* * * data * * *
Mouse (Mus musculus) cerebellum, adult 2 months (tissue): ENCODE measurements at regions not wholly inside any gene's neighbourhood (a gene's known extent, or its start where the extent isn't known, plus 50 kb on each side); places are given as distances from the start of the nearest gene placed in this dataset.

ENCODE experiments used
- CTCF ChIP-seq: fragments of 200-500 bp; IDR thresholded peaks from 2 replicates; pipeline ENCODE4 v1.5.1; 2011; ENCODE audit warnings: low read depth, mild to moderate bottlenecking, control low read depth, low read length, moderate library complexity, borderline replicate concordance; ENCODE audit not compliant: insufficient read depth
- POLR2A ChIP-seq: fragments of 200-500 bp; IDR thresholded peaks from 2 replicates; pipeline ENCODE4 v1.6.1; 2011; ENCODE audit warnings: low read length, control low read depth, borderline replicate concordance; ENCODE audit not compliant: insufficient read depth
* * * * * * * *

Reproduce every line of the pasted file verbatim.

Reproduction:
Mouse (Mus musculus) cerebellum, adult 2 months (tissue): ENCODE measurements at regions not wholly inside any gene's neighbourhood (a gene's known extent, or its start where the extent isn't known, plus 50 kb on each side); places are given as distances from the start of the nearest gene placed in this dataset.

ENCODE experiments used
- CTCF ChIP-seq: fragments of 200-500 bp; IDR thresholded peaks from 2 replicates; pipeline ENCODE4 v1.5.1; 2011; ENCODE audit warnings: low read depth, mild to moderate bottlenecking, control low read depth, low read length, moderate library complexity, borderline replicate concordance; ENCODE audit not compliant: insufficient read depth
- POLR2A ChIP-seq: fragments of 200-500 bp; IDR thresholded peaks from 2 replicates; pipeline ENCODE4 v1.6.1; 2011; ENCODE audit warnings: low read length, control low read depth, borderline replicate concordance; ENCODE audit not compliant: insufficient read depth